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The photo is my son and myself. Now days you can get a photo made to look old like this one. This photo was taken when this was the new look.

Harry S Truman was president when I was born and world war II had ended. I grew up in a time when lunch was put in a brown paper bag and a sandwich was wrapped with wax paper. There was no such thing as pantyhose, we wore stockings that attached to the rubbery clippy things that attached to the girdle. Convenience stores were not common and when we took a trip we packed a picnic basket because many places did not have fast food. Highways had places to pull over and stop, some with picnic tables. Read more ....

Living more prepared

May 5, 2017

We had a few sweet potatoes left over from the potatoes we grew last year so I put a few in water to grow some slips.

You would think with all these roots in the jar it would be ready to plant but sweet potatoes are a bit different.

We want to pinch off the stems that are growing from the sweet potato and make slips out of them.

This would be a slip and now I will root this and when it has roots I will plant this in the dirt, not the original sweet potato.  The slips make sweet potatoes.

So I put the original sweet potatoes back in the original jar on the left and put the slips that had roots in one jar and the ones that did not in the other.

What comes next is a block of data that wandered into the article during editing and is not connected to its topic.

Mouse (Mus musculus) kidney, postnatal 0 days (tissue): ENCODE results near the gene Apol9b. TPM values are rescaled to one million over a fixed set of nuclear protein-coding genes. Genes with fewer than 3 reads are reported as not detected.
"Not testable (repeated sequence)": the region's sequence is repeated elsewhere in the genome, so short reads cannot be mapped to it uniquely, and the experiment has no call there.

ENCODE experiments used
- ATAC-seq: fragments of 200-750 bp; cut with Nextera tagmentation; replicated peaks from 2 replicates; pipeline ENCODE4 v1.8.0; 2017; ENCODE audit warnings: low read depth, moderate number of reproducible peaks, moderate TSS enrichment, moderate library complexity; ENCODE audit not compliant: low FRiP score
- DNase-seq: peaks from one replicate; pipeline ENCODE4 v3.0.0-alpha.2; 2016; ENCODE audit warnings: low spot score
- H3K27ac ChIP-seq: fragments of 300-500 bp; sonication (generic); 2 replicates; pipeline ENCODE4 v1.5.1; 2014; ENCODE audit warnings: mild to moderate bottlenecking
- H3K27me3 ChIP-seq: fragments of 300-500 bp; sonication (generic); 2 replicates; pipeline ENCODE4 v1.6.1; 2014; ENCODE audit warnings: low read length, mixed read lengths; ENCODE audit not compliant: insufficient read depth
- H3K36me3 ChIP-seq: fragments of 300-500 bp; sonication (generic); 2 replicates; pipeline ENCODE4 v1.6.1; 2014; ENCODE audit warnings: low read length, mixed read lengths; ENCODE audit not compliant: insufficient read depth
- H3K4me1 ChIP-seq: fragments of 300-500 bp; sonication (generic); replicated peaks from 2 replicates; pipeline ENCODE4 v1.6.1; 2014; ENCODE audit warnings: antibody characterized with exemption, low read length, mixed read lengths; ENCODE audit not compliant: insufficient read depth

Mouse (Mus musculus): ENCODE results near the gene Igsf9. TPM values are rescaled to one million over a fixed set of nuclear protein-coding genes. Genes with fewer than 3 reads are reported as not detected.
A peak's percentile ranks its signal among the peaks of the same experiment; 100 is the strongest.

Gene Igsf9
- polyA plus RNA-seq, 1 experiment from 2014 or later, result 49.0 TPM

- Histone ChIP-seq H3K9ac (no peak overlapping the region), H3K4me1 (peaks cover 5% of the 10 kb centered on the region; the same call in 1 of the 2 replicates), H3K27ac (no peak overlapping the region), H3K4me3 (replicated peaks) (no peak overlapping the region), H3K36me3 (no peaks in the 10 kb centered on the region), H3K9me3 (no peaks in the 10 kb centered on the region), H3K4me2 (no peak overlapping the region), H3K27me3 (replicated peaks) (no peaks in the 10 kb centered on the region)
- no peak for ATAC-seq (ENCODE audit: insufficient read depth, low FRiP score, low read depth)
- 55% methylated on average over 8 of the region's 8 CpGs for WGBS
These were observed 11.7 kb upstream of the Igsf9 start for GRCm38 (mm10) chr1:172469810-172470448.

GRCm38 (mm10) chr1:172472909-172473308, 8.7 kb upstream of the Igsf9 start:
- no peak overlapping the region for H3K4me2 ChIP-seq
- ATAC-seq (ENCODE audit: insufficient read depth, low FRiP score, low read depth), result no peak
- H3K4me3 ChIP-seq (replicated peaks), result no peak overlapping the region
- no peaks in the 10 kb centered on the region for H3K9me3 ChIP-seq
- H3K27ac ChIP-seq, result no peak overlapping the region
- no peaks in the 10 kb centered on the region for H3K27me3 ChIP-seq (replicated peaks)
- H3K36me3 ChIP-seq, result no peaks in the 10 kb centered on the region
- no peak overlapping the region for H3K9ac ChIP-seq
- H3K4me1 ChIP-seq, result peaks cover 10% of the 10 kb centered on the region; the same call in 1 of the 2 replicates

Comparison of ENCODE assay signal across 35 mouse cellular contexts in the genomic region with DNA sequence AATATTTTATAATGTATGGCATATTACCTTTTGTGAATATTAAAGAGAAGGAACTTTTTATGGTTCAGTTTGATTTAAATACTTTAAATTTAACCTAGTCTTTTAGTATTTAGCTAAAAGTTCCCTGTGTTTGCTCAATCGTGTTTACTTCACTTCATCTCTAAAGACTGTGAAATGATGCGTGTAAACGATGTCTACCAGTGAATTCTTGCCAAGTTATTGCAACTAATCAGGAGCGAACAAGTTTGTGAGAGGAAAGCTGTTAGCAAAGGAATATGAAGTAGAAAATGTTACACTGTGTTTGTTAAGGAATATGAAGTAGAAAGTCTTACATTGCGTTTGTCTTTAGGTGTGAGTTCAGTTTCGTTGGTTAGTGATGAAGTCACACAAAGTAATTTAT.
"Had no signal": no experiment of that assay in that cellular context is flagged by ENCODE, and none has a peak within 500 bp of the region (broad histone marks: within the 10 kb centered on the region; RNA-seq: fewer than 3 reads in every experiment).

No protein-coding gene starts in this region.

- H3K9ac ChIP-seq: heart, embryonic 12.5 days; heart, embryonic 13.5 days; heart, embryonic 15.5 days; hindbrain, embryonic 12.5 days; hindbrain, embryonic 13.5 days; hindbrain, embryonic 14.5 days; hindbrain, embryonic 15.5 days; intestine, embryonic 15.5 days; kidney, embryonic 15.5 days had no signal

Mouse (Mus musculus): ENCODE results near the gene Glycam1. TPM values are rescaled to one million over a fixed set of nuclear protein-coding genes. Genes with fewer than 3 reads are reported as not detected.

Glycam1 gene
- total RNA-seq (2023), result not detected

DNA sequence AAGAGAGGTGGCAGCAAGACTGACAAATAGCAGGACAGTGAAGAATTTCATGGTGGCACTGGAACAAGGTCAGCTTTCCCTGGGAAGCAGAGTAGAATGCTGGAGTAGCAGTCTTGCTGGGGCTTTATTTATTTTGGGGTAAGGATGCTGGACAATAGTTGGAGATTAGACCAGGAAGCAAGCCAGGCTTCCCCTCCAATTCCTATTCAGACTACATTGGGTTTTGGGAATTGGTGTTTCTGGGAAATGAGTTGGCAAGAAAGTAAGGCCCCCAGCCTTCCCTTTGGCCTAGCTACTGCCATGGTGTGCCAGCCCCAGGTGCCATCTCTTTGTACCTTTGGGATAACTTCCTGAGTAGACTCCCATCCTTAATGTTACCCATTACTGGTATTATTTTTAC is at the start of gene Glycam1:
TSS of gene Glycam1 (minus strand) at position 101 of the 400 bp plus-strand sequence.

Now they will sit on our kitchen window ledge to grow roots ...

As we have increased our gardening each year either perennial or annual, we find that we are being gifted unexpected edible plants.  Not by humans but naturenories. We were gifted this beautiful dill and behind that is a large cilantro.

A naturenories is a made up name for the little critters that run around the yard when you are not looking and plant seeds, or eat seeds.  This is "Mouse" he will be helping me out to make a few points today.

We are letting our gifted plants seed so the gifts can be spread around where ever they may.  This is the dill and it is so beautiful and is over five feet tall. 

And then the real surprise this year.  Sweet potato vines/slips coming up out of a tiny space where Ajuga is growing.   Since we cannot harvest sweet potatoes here in this tiny space we will attempt to dig out this gift and hopefully plant and make a nice harvest.  We are not sure how this got here unless it was from a container we had last year near this location.

And this leads me to food preservation.....

We are losing our way as we travel through time.  Our ancestors knew how to preserve food and a lot of their daily work, if not most of it, was around food.  It took a lot of effort to grow and preserve food considering the lack of refrigeration and and utilities we have today.

So for an example lets go and pick a fruit or vegetable, just one and come inside.  We hold that fruit/vegetable in our hand.  This could have come from the grocery store too but either way we have it in our hand.  We either eat it, preserve it or let it rot and throw it into the compost bin or garbage can.

There is much food waste these days and people are careless with precious food as well as resources.  Once we buy or harvest the food it is going to start decaying so we need to save this food.

We do not have our generations that knew so much about food preservation around us anymore so we all need to bring it back and learn all we can so we can teach our children like it was taught to our generations before us.

I am trying to learn more about fermenting because my mother did not do a lot of that but fermenting can be a healthy alternative to use the food before it spoils.

This is shredded carrots above.

Fermenting is getting easier because of modern helpful tools such as glass pickle pebbles, there is one in the jar above.